Migrating between CloudAMQP plans can be done in different ways depending on requirements and the current plan.
Go to the CloudAMQP Console and click Edit to change the plan seamlessly. This will not lead to any changes in connection details, and there will be no downtime. The things that will change are the price, the max number of queues, the number of messages per month, the number of connections, and the maximum number of messages in queues.
To scale a cluster, go to the CloudAMQP Console and click Edit. Follow the steps to change the plan and/or change the number of nodes. You can add or remove nodes and change the plan at the same time.
If you are running a multi-node cluster and are changing the plan, we will change one node at a time. It means they stay connected to the cluster during the plan change.
If you are running a single-node cluster and are changing the plan, it will require some downtime. Keep your queues short to make the process of changing the plan faster.
The recommended process is to use rolling migration or queue federation for seamless migration, as described below
If seamless migration is not required, create a new instance and move your clients:
Settings such as definitions, alarms, integrations for metrics and logs, firewall rules, plugins, and RabbitMQ configuration can be copied from one dedicated instance to another. When creating a new dedicated instance you will get the option to copy from an existing instance in step three of the process.
Select the instance you want to copy from and what configurations you would like to copy. When the new instance is bootstrapped, it will copy the configuration automatically.
Note that you will get a new connection string since the new instance will be on a different host with another hostname.
More details on the copy functionality can be found in our blog post: Copy your CloudAMQP configurations from one dedicated instance to another
The RabbitMQ Federation plugin is used when migrating to another cluster without stopping all producers and consumers. Make sure the plugin is enabled on upstream and downstream servers.
Queue federation connects an upstream queue and transfers messages to the downstream queue when consumers have capacity on the downstream queue.
Consumers and publishers can be moved in any order. Messages are transferred to downstream queues when consumers are there. The messages will be moved downstream when:
On the downstream server, create a policy * that matches the queues to be federated.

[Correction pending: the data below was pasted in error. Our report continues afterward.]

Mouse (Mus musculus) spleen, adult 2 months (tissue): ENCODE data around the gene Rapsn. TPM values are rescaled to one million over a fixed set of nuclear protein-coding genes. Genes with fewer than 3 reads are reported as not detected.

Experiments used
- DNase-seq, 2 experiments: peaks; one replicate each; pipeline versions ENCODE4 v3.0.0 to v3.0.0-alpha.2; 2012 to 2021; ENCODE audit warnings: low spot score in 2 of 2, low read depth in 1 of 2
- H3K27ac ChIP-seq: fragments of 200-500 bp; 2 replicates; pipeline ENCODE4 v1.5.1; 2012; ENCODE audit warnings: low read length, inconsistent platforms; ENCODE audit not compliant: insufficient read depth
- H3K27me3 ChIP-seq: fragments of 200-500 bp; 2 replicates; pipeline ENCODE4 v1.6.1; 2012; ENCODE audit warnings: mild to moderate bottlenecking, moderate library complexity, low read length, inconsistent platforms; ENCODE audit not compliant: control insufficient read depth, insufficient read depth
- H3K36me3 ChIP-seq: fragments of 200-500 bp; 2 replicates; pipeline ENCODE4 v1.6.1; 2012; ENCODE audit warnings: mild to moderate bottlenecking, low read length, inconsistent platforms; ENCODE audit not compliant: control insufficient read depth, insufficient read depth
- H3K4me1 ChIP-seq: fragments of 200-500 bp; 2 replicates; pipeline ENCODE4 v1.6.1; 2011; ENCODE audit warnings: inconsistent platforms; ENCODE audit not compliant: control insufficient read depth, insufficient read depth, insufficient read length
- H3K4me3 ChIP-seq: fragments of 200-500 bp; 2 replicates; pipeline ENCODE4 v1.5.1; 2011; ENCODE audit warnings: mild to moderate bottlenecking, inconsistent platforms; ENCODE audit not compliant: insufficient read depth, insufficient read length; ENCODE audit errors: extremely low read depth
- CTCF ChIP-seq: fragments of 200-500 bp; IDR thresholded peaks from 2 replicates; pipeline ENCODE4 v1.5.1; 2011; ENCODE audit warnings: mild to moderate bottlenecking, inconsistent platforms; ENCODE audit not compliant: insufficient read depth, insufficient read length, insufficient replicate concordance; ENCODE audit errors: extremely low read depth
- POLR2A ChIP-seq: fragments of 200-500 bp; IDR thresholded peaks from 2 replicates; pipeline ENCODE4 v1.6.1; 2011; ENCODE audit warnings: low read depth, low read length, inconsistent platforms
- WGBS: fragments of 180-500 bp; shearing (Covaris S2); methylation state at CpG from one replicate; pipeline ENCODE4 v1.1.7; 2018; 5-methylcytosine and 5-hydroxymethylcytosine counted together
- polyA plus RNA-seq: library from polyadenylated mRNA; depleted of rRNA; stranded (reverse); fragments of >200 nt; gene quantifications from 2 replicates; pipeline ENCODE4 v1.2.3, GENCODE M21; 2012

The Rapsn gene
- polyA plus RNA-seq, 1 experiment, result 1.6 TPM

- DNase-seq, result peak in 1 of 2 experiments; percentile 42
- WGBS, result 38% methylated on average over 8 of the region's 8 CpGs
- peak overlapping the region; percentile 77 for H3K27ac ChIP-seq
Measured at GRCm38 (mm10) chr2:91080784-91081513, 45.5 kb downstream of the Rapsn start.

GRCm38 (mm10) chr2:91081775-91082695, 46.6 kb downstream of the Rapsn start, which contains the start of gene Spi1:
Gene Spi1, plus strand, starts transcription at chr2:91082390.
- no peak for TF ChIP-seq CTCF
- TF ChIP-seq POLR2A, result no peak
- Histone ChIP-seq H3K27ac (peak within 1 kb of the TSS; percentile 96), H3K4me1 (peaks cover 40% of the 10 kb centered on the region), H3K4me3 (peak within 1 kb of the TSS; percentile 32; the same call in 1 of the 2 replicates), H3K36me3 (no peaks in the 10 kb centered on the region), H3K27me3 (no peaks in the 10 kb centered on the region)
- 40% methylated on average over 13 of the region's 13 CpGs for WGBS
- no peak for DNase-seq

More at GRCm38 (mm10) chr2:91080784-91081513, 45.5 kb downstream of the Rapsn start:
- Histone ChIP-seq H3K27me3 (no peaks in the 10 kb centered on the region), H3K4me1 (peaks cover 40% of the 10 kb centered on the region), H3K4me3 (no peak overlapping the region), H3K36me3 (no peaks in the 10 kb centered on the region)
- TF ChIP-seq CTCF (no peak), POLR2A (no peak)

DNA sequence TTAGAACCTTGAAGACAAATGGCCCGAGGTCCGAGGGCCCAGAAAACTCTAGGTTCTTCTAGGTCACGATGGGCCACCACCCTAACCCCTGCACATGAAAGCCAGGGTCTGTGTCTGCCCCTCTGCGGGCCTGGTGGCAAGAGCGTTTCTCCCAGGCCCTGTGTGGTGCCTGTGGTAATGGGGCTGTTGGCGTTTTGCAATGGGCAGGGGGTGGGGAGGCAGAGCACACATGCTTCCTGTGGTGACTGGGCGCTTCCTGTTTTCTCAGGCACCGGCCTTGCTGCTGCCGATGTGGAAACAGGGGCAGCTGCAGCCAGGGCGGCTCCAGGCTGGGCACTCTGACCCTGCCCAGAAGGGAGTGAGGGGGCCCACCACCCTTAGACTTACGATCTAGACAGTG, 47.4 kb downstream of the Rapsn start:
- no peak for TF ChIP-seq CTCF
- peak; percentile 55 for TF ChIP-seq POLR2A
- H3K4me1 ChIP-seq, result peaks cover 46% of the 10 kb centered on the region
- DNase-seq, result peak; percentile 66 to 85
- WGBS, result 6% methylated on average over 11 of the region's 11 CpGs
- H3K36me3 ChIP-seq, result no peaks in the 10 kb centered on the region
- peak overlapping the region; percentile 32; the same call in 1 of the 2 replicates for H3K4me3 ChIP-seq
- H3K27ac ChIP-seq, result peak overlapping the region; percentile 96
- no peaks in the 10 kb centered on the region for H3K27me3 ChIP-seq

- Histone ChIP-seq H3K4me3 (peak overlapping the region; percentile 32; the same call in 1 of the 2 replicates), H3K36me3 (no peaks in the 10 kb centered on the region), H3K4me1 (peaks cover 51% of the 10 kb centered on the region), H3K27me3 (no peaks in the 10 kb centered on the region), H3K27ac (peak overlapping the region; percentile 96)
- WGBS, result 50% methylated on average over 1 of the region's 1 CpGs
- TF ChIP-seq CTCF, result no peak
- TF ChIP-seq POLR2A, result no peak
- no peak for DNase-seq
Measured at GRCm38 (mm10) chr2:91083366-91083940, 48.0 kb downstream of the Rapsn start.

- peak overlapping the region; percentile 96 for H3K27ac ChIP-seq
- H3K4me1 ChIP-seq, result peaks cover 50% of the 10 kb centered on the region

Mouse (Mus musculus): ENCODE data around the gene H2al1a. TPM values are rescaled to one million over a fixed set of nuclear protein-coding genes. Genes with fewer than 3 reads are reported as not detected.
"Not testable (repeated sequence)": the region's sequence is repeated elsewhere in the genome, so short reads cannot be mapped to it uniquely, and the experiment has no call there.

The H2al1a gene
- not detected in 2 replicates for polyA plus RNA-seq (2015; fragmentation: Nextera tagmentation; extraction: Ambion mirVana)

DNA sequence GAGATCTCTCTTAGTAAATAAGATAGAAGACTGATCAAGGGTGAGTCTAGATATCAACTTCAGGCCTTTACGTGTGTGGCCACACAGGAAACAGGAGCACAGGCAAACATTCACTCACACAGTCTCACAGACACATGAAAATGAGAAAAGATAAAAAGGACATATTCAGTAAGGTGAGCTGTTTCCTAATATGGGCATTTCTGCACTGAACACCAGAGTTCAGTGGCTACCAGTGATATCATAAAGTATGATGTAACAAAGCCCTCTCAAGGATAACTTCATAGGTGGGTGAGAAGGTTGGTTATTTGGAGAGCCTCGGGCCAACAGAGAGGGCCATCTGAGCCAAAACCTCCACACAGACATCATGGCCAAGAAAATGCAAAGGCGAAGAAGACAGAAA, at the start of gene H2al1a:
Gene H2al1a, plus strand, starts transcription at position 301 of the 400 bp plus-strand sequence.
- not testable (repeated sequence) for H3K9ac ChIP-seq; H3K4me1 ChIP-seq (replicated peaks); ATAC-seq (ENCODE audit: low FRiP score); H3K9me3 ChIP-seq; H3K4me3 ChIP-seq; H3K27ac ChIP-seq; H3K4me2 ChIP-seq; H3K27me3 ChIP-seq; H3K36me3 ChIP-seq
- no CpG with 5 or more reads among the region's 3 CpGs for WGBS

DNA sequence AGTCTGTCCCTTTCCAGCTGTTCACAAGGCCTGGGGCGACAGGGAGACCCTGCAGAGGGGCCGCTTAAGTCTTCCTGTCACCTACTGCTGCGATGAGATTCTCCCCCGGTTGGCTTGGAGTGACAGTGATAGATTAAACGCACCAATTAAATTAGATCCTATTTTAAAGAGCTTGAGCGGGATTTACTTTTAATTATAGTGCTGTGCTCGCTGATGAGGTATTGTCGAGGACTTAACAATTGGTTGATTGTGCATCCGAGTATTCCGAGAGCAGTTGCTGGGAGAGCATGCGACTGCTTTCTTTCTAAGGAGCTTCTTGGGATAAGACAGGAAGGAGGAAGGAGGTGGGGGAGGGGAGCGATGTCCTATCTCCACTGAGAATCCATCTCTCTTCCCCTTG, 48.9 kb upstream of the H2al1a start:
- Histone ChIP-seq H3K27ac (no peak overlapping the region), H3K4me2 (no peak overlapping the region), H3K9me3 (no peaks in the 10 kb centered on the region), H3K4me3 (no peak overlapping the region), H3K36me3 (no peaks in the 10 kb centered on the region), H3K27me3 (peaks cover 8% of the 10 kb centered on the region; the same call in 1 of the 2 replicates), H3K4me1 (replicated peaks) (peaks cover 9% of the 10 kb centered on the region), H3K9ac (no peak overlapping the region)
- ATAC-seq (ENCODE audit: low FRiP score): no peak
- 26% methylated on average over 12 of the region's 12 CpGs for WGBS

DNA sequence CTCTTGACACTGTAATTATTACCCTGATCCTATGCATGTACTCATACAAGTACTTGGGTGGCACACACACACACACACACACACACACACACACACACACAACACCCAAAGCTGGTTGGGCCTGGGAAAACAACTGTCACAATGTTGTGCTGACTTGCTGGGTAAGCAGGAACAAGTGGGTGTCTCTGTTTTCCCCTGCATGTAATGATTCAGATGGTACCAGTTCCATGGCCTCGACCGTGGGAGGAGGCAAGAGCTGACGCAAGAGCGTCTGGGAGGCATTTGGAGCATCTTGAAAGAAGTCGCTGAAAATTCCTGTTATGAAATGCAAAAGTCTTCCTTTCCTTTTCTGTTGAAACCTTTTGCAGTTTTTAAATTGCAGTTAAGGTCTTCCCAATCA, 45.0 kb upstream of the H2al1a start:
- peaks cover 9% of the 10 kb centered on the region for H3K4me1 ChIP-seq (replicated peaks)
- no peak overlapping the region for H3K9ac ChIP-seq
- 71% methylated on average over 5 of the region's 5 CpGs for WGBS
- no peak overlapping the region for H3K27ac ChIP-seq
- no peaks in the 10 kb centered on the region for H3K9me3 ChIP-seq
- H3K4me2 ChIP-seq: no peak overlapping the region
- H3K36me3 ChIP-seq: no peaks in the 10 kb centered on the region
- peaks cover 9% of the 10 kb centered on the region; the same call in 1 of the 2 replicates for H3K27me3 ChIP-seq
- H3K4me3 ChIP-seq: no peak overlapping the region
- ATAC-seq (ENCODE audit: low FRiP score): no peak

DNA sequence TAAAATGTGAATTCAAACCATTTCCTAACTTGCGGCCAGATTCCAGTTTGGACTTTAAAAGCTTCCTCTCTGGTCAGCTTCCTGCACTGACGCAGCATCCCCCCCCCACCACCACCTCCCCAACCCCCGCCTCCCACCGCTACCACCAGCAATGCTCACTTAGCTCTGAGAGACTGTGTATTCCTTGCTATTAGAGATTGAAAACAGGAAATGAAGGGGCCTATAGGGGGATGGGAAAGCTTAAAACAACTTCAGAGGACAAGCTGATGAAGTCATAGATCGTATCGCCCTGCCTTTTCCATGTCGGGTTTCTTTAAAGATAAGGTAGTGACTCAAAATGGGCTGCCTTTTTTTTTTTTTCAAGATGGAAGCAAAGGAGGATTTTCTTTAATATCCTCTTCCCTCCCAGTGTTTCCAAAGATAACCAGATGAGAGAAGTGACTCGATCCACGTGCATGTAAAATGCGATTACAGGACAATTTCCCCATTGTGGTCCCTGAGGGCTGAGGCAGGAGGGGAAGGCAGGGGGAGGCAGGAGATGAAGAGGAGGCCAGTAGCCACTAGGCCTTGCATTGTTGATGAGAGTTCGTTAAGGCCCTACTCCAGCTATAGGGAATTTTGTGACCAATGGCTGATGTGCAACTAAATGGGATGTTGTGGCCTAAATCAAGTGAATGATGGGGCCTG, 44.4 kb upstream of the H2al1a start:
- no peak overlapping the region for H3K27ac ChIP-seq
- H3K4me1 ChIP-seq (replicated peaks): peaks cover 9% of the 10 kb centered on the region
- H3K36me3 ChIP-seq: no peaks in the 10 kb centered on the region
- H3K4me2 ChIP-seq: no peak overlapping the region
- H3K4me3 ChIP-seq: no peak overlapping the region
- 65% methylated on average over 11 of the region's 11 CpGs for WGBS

* A policy is a pattern that queue names are matched against. The pattern is a regular expression used to match queue (or exchange) names.
In this example, we are going tell the policy to federate all queues whose names begin with metric.
In the RabbitMQ Management Interface: Navigate to Admin -> Policies and click Add / update a policy to create the policy. A policy can apply to an upstream set or a single upstream of exchanges and/or queues. In this example we apply to all upstreams, federation-upstream-set is set to all
NOTE: Policies are matched every time an exchange or queue is created.
Open the RabbitMQ Management Interface on the downstream server and go to the Admin -> Federation Upstreams screen and press Add a new upstream Fill in all information needed, the URI should be the URI of the upstream server. Leave expiry time and TTL blank. Leaving this blank means that it will stay "forever".
The queues can be created as always, manually from the management interface or the application code. The queues should be marked as federated if the policy is applied, as shown in the image below. If the queues are not marked as federated, make sure that the regexp is working.
Everything is set up, and it is time to move publishers and/or consumers to the new cluster. Publishers and/or consumers can be moved in any order. The federated queue will only retrieve messages when it has run out of messages locally, when it has consumers that need messages, or when the upstream queue has "spare" messages that are not being consumed.
Verify that messages published to the upstream server are consumed by the downstream server once consumers have moved to the downstream server.
Read more about cluster migration in our blog post: Cluster migration with RabbitMQ Queue Federation.